Know What to Expect at Your Home Inspection

Know What to Expect at Your Home Inspection

So you made an offer and it was accepted. Now, the next task is to have the home inspected prior to closing.  A contract should always be contingent on an acceptable home inspection.

This contingency allows you to ask the sellers to do some repairs prior to closing, renegotiate the price in lieu of repairs, or in some cases, to walk away.  Your agent can advise you on the best course of action once the home inspection report is received.

How to Choose an Inspector

I have a list of inspectors that I’ve worked with in the past that I can recommend. If you decide to research on your own, here are some things you may want to consider.

1. Qualifications – find out what’s included in your inspection and if the age or location of your home may warrant specific certifications or specialties.

2. Sample Reports – ask for a sample inspection report so you can review how thoroughly they will be inspecting your home.  Most home inspection reports are 20+ pages and the best ones are very detailed.

3. References – do your homework – ask for phone numbers and names of past clients who you can call to ask about their experiences.

4. Memberships – Not all inspectors belong to a national or state association of home inspectors, and that’s OK but membership in one of these organizations often means that continued training and education are provided.

5. Errors & Omission Insurance – Find out what the liability of the inspector or inspection company is once the inspection is over. The inspector is only human, after all, and it is possible that they might have missed something they should have seen.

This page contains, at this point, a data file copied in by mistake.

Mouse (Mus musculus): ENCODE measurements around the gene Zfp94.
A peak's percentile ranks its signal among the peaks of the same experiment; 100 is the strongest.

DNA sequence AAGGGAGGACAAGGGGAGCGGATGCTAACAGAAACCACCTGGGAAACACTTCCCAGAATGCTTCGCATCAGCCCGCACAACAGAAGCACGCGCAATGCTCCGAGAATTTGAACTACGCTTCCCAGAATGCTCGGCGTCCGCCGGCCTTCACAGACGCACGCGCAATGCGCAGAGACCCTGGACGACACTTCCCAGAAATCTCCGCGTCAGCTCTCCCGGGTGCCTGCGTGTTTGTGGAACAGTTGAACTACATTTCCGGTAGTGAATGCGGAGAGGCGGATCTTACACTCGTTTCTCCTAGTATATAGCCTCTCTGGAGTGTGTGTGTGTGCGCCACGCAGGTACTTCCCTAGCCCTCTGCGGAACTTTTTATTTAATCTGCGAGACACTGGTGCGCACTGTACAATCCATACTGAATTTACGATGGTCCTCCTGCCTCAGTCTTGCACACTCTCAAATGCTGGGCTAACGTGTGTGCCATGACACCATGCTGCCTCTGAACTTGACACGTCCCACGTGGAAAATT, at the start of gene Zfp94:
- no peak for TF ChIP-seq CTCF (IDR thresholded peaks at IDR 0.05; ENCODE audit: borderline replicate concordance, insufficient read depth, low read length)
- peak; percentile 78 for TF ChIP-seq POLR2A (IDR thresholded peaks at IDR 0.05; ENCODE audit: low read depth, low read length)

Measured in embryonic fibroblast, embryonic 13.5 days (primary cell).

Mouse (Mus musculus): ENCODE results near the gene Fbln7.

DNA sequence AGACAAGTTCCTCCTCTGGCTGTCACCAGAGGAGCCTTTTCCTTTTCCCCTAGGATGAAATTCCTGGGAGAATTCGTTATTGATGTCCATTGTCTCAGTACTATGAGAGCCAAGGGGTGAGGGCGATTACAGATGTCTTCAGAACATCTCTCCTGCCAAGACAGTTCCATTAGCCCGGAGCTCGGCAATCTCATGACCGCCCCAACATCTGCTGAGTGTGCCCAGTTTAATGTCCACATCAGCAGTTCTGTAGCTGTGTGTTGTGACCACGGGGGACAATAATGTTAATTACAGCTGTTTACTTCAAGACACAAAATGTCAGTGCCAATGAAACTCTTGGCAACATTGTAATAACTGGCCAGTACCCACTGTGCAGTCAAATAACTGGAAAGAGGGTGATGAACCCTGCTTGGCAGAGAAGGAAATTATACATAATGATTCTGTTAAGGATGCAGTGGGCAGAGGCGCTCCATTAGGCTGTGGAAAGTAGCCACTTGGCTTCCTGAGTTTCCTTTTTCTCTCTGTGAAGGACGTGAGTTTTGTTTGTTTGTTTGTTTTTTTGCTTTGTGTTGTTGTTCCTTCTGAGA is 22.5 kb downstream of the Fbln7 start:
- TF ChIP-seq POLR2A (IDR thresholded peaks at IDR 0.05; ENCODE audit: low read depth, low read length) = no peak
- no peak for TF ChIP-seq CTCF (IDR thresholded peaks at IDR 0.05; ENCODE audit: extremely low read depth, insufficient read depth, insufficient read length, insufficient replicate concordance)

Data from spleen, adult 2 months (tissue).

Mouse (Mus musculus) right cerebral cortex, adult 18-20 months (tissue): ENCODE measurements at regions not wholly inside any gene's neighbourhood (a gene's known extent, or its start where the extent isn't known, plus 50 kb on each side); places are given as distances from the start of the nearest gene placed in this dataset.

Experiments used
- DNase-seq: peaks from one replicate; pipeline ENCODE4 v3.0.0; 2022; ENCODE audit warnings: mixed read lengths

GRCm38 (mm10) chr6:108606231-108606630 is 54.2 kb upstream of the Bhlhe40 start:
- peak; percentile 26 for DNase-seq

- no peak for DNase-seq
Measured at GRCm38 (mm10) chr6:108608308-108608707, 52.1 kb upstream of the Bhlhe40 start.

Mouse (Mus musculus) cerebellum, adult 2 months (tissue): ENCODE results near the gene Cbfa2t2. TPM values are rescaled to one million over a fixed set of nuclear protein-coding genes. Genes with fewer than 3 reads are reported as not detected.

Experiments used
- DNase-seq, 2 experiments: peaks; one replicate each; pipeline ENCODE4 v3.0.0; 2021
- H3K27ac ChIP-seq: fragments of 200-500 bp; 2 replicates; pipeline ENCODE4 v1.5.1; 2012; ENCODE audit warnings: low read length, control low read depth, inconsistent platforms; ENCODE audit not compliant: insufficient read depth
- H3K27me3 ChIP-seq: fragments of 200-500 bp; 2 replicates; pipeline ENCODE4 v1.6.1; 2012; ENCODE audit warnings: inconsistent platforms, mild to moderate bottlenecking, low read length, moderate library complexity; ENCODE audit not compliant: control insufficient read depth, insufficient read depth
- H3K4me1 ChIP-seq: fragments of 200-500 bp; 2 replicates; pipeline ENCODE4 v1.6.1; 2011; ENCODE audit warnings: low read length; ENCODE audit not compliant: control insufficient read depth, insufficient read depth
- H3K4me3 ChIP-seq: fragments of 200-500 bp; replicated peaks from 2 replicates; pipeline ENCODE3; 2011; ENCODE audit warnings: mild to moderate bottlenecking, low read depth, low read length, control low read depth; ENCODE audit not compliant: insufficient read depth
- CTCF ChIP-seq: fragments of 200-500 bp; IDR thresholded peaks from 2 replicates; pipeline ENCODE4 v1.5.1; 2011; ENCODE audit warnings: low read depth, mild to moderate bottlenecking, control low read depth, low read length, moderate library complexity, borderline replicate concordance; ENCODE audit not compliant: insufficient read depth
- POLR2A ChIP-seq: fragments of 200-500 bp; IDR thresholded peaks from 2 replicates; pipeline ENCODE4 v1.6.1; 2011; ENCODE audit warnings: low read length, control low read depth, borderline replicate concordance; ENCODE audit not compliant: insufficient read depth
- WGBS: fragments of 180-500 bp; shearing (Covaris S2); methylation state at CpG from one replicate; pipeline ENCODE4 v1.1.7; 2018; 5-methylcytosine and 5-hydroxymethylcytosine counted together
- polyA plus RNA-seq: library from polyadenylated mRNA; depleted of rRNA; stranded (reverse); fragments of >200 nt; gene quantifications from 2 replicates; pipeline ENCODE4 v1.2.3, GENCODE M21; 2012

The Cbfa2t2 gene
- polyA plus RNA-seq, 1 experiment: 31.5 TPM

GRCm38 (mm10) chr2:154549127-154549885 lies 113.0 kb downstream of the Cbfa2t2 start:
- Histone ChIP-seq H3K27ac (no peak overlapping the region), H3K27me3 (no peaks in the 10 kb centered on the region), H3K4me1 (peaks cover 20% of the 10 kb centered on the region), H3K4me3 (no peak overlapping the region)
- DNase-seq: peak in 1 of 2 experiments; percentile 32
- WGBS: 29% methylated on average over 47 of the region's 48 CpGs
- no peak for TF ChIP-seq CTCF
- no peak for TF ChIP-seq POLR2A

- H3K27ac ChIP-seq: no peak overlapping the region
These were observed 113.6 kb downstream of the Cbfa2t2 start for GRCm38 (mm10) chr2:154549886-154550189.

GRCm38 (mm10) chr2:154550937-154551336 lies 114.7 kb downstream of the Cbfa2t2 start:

During the Inspection

Attend your home inspection if at all possible, or be there for the last 30 minutes.  Inspections usually take several hours.  If you attend, the inspector can point out anything that should be addressed or fixed.  Most times they’ll also go over regular home maintenance that they recommend.  They can also point out things like where the water supply shut off valve is, what type of plumbing the house has, where the mechanicals are located and how to get to them, etc.  It’s a great time to start getting familiar with the home you’re purchasing.

Don’t be surprised to see your inspector climbing on the roof or crawling around in the attic and on the floors. The job of the inspector is to protect your investment and find any issues with the home, including but not limited to:

  • the roof
  • plumbing
  • electrical components
  • appliances
  • heating & air conditioning systems
  • ventilation
  • windows
  • the fireplace and chimney
  • the foundation
  • and so much more!

Bottom Line

They say, ‘ignorance is bliss,’ but not when investing your hard-earned money into a home of your own. Hire a home inspector you can trust to give you the most information possible about your new home so that you can make the most educated decision about your purchase.